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Microbiology. 2017 Mar;163(3):343-354. doi: 10.1099/mic.0.000424. Epub 2017 Mar 23.

Proteome analysis reveals differential expression of proteins involved in triacylglycerol accumulation by Rhodococcus jostii RHA1 after addition of methyl viologen.

Author information

1
Instituto de Biociencias de la Patagonia (INBIOP), Universidad Nacional de la Patagonia San Juan Bosco y CONICET, Km 4-Ciudad Universitaria 9000, Comodoro Rivadavia (Chubut), Argentina.
2
Planta Piloto de Procesos Industriales Microbiológicos (PROIMI), CONICET, Av. Belgrano y Pasaje Caseros, 4000 Tucumán, Argentina.
3
Ruhr-Universität Bochum, Medizinisches Proteom-Center, Redox Proteomics Group, Bochum, Germany.

Abstract

Rhodococcus jostii RHA1 is able to degrade toxic compounds and accumulate high amounts of triacylglycerols (TAG) upon nitrogen starvation. These NADPH-dependent processes are essential for the adaptation of rhodococci to fluctuating environmental conditions. In this study, we used an MS-based, label-free and quantitative proteomic approach to better understand the integral response of R. jostii RHA1 to the presence of methyl viologen (MV) in relation to the synthesis and accumulation of TAG. The addition of MV promoted a decrease of TAG accumulation in comparison to cells cultivated under nitrogen-limiting conditions in the absence of this pro-oxidant. Proteomic analyses revealed that the abundance of key proteins of fatty acid biosynthesis, the Kennedy pathway, glyceroneogenesis and methylmalonyl-CoA pathway, among others, decreased in the presence of MV. In contrast, some proteins involved in lipolysis and β-oxidation of fatty acids were upregulated. Some metabolic pathways linked to the synthesis of NADPH remained activated during oxidative stress as well as under nitrogen starvation conditions. Additionally, exposure to MV resulted in the activation of complete antioxidant machinery comprising superoxide dismutases, catalases, mycothiol biosynthesis, mycothione reductase and alkyl hydroperoxide reductases, among others. Our study suggests that oxidative stress response affects TAG accumulation under nitrogen-limiting conditions through programmed molecular mechanisms when both stresses occur simultaneously.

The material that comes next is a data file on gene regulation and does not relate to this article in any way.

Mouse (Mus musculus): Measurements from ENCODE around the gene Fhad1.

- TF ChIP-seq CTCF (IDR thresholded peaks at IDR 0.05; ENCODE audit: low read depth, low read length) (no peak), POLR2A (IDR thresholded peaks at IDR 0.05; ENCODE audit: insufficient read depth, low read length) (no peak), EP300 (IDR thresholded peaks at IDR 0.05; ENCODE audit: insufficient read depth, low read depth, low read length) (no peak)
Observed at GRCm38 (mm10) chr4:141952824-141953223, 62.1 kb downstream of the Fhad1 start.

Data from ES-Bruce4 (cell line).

PMID:
28073401
DOI:
10.1099/mic.0.000424
[Indexed for MEDLINE]

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